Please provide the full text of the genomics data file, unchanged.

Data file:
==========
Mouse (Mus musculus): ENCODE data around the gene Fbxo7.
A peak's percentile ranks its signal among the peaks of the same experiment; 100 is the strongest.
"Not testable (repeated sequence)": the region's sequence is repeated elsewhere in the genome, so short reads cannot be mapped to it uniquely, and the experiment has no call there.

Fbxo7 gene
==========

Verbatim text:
Mouse (Mus musculus): ENCODE data around the gene Fbxo7.
A peak's percentile ranks its signal among the peaks of the same experiment; 100 is the strongest.
"Not testable (repeated sequence)": the region's sequence is repeated elsewhere in the genome, so short reads cannot be mapped to it uniquely, and the experiment has no call there.

Fbxo7 gene